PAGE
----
2,500+ customers "discover more" about Mazak machines
- Published: October 20, 2013
In 2014, Mazak Corp. will celebrate a milestone: 40 years of manufacturing in North America. The machine tool builder kick-started the celebration early with its "Discover 2013: A Discover More with Mazak" event, which ran October 8 to 16 at the company's North American headquarters in Florence, KY. Close to 3,000 customers attended the event including more than 130 Canadian manufacturers from across the country.
Ashley Schille, a lead hand machinist, and Collin Ginther, a CNC programmer, both with Hitachi Power Systems Canada in Saskatoon, SK, were among the Canadian manufacturers. Hitachi operates two machine shops in Saskatoon, each equipped with a variety of Mazak multi-tasking machines including two e-Integrex 420s, e-Integrex 670 and i-200 machines.
"We're looking at some new machines, but we came to the event more because of the educational presentations, says Ginther. "Some of the presentations sound interesting and can maybe help us to improve what we're doing," says Ginther.
"This is not a show and it is not an open house; it is a technology and education event. Our objective is to continually raise the bar on this event and create a meaningful manufacturing platform," says Brian Papke, president of Mazak Corp.
Indeed, Tomohisa Yamazaki, president of Mazak's parent company Yamazaki Mazak Corp. based in Niwa-gun, Aichi Prefecture Japan, says the event serves as a platform to showcase close to 40 new machines that illustrate the reason for Mazak's success: continuous investment in innovative technologies.
"I just returned from EMO in Europe and we believe the 22 new machines on display make Mazak a leading innovator in the industry."
Manufacturing machines in North America
When Mazak's recent expansion is complete early in 2014, the 800,000 sq ft facility will have the capability of producing 200 machines a month. The plant manufactures 114 different models of CNC lathes and machining centres from nine different product lines.
Ben Shawe, vice president of manufacturing, says Mazak's Production on Demand concept makes it possible for the company to produce this variety and this number of different machine tools.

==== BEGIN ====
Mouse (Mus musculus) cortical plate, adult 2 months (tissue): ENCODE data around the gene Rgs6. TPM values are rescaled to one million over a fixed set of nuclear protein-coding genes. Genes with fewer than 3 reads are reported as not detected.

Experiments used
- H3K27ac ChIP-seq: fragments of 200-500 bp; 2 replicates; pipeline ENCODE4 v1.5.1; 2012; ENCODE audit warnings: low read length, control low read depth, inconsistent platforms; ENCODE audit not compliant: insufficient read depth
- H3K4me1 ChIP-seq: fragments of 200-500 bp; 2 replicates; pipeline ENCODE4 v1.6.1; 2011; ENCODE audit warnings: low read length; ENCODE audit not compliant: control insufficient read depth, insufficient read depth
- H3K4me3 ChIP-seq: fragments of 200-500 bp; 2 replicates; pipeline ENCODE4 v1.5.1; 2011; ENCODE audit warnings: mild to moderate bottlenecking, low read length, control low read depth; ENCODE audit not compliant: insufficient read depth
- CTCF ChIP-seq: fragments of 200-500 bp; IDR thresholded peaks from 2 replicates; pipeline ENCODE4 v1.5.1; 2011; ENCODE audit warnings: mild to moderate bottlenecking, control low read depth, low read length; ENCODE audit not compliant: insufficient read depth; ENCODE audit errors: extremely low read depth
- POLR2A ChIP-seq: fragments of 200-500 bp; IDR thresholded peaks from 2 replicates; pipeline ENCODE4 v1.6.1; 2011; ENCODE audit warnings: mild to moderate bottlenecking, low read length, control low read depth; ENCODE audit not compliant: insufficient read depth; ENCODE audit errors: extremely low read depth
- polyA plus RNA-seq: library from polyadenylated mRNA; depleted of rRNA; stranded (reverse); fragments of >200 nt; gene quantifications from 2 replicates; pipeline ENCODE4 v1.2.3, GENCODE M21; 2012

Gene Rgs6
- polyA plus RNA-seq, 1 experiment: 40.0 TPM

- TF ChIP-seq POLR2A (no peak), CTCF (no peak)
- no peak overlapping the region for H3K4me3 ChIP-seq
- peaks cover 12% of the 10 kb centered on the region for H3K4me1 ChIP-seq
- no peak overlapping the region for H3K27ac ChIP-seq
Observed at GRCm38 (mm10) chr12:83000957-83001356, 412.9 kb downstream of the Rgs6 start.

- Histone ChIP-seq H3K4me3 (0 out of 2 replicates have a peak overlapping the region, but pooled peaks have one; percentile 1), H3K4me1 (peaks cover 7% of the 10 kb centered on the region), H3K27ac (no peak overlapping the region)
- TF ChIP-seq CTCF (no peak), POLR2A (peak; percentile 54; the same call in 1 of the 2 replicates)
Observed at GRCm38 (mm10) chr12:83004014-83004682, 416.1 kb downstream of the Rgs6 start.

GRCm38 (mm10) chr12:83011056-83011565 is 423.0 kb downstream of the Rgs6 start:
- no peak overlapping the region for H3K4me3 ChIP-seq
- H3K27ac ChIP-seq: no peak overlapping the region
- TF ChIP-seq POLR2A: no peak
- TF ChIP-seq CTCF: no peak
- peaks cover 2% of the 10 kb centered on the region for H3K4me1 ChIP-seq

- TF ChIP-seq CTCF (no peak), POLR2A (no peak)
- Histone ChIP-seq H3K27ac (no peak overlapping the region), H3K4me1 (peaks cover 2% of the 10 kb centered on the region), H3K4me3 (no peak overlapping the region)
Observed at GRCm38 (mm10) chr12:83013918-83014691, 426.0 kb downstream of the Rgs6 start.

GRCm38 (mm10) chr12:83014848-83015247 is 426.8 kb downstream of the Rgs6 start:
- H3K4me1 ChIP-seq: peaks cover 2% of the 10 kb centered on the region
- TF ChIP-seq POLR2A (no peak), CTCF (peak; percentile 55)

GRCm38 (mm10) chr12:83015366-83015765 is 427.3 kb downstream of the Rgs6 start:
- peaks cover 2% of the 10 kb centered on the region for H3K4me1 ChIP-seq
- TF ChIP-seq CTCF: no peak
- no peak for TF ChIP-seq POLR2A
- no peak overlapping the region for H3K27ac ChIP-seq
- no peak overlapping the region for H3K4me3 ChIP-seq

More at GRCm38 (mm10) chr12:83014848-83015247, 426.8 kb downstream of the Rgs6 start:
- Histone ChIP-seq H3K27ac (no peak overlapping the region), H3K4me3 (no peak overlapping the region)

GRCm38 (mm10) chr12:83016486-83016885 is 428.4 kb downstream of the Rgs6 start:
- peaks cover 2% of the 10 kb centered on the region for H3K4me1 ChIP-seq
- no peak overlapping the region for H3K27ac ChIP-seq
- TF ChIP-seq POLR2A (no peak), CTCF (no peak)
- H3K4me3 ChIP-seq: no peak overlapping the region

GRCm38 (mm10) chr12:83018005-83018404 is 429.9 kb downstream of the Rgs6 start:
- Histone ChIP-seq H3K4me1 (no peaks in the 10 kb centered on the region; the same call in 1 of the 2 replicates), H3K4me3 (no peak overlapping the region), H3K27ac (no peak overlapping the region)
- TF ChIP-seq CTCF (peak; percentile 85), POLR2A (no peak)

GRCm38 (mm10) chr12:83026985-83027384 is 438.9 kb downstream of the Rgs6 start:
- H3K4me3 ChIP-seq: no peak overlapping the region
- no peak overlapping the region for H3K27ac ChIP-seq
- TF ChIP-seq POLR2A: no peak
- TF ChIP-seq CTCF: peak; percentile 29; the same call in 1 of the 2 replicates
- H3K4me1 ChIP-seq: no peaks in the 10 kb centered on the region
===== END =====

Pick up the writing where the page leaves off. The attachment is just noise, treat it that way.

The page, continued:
As part of its commitment to increasing and improving its manufacturing operations in North America, Mazak is in the midst of installing a factory-wide machine monitoring software system from Memex Automation, Burlington, ON, through MT Connect, an open manufacturing standard that allows communication between different controls, devices and software applications.
"We're developing dashboards to monitor variables that affect our overall equipment effectiveness (OEE) so we can take action to improve on processes. The final layout of the factory will consist of more optimized part flow through the facility, expanded machining and fabrication capabilities and increased production output per month to 200 units at our current product mix," says Shawe.
Machine Tool Innovations
"One thing is constant; customers want increased productivity and the designs of our own products include new innovative ideas," says Papke. "Parts [in manufacturing] are more complex but assemblies have fewer parts and this requires more multi-tasking and five axis capabilities to match machines to applications."
Manufacturers had the opportunity to see several new machines in action, many equipped with automation. The machines ranged from the smallest vertical machining centre, the Vertical Center Universal (VCU) 300 equipped with a three-axis table to the large Quick Turn Nexus (QTN) 550 MY equipped with a 4 m (160 in.) bed length and 14.75 bore sizes that is geared for the energy and oil sectors.
Productivity improvements often involve automation and many of the introductions at Mazak's event showcased automation, including two new multi-tasking machines, the Integrex i300s and the Integrex i400st, and a turning centre, the Quick Turn Zenith 250MY, all equipped with Fanuc robots. The GR100 gantry loader is another example of Mazak's focus on automation. The new machine introduced by the company's automated systems group, will become a standard option for the company's Kentucky-produced turning machines, including the QTN, QTS200/250 and the 500U machines.